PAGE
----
Though thousands may wonder, and even doubt how Moses came to know what should take place in the last days, let us, being enlightened by the revelations of God from the beginning till now, rejoice!—firstly for that glorious messenger of truth which sprung up out of the earth, the book of Mormon, to light up a smile in this world, in the aspect of woe; and secondly that our lives were hid with Christ in God to come forth in this august era, to labor in the vineyard for the last time, before the earth rests from wickedness. We need not wonder that Moses knew what would come to pass in the last days:—he held the keys of the mysteries of the kingdom of God, and could unlock the door that led to heavenly places in Christ Jesus, and gaze upon what was, and is, and is to come, as well as see the Lord face to face and talk with him, as man with man. Again, the Urim and Thummim was in the church of Moses, and he could read great things as they were rolled down from heaven upon the holy parchment, and written for the benefit of coming generations. Time must be filled and the earth purified. The Lord is light. When Peter, and James, and John went up into the mount with the Savior, Moses and Elias were there; and the keys of the mysteries of the kingdom were conferred upon them, Peter being at the head.—It is written in the first chapter of the Acts of the Apostles, that after he (Jesus) ascended into heaven, he gave commandments, thro' the Holy Ghost, unto the apostles whom he had chosen, that is, to Peter, James and John, they forming the first presidency of the church of Christ, after the meridian of time: hence we have a sample of the way and manner which God uses to give the scriptures to man:—The Urim and Thummim and the Holy Ghost.—The word of the Lord could come to our forefathers of the church, through the Urim and Thummim, as well as by vision, but then the word of the Lord was read upon the parchment let down from heaven. When the word came by open vision, it was through the Holy Ghost, which is the mind of God, and never dwells in unholy temples.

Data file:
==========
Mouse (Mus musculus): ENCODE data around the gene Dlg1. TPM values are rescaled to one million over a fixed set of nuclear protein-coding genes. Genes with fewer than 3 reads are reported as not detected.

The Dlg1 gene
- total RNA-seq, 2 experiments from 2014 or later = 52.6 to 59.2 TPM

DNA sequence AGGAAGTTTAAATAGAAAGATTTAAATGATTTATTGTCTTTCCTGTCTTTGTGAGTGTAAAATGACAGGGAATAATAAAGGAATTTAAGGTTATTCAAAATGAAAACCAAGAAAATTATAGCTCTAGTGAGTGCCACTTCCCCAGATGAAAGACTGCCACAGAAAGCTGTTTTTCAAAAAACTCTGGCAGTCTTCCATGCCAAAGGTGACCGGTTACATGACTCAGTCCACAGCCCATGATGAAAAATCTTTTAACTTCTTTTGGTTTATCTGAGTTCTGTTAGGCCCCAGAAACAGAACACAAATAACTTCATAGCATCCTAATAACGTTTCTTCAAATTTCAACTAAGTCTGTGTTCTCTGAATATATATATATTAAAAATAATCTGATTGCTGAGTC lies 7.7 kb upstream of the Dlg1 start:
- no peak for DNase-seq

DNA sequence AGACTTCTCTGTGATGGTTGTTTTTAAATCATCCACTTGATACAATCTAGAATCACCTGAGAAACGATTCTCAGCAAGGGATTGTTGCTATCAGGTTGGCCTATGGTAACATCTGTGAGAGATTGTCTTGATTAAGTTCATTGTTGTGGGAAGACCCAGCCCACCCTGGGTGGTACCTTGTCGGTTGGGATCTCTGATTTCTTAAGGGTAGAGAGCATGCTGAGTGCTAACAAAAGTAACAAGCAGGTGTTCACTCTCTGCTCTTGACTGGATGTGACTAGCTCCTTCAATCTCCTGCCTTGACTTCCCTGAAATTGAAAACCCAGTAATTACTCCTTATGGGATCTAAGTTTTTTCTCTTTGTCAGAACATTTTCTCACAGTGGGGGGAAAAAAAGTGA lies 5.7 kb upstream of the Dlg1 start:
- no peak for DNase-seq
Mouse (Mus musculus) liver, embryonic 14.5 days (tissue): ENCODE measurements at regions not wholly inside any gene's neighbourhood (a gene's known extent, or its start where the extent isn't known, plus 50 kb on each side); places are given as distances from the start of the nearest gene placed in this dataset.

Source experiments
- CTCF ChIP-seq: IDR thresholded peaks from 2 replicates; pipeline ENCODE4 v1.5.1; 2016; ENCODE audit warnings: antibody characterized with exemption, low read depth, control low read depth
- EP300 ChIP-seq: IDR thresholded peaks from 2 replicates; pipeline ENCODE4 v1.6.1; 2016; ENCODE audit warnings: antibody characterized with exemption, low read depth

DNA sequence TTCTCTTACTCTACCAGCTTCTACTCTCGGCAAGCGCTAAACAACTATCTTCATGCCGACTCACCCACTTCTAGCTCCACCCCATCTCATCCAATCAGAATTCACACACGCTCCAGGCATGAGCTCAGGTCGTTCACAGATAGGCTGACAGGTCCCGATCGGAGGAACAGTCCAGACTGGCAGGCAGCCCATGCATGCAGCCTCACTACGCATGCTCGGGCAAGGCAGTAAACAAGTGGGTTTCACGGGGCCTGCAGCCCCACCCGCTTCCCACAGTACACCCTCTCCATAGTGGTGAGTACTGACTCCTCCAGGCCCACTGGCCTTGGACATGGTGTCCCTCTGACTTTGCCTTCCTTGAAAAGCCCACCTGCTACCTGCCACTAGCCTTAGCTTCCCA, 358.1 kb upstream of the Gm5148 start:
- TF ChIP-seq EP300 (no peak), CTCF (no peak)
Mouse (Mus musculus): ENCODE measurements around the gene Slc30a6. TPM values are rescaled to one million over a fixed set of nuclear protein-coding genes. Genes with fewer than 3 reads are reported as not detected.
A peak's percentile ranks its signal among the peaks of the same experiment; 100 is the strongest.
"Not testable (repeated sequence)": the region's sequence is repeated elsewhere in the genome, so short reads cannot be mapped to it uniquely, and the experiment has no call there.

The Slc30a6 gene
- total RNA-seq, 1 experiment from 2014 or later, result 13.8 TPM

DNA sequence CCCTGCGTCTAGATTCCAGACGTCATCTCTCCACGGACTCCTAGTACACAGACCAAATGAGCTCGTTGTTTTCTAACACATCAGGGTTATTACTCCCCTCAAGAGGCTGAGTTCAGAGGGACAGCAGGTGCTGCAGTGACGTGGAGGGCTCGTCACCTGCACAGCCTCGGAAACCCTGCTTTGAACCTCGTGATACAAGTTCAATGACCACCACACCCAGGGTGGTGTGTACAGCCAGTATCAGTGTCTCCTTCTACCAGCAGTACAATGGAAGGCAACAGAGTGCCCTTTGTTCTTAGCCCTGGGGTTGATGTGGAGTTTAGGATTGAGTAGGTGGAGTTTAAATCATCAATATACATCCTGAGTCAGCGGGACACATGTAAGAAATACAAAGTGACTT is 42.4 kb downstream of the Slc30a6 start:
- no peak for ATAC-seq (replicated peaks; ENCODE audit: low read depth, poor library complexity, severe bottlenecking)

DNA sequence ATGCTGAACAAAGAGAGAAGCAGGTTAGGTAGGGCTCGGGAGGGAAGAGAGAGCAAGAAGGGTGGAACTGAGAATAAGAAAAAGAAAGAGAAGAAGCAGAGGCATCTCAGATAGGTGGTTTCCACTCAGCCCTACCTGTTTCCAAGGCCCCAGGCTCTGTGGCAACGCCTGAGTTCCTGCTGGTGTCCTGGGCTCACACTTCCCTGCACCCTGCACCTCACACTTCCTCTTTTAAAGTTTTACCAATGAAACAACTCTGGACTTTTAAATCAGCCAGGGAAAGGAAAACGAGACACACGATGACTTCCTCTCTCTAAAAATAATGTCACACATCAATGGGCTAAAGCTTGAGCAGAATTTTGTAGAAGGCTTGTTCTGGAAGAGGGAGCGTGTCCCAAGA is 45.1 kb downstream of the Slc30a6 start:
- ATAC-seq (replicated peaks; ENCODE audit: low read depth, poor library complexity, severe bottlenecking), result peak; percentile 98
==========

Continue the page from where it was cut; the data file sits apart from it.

Having said so much by way of elucidation, let me turn to the subject again. The song of Moses is replete with heavenly and earthly knowledge. When Moses commenced the song, he exclaimed:— Give ear O ye heavens, and I will speak, and hear, O earth, the words of my mouth. Now why did Moses call upon the HEAVENS TO GIVE EAR, when he was about to drop his doctrine as the rain, and distil[l] his speech as the dew? Was it because he held certain keys, and spoke the mind of the Lord? because he had open visions, and knew the first and last of Israel? He had viewed the kingdoms of God spread through the regions of space; he had looked upon Israel driven and scatter-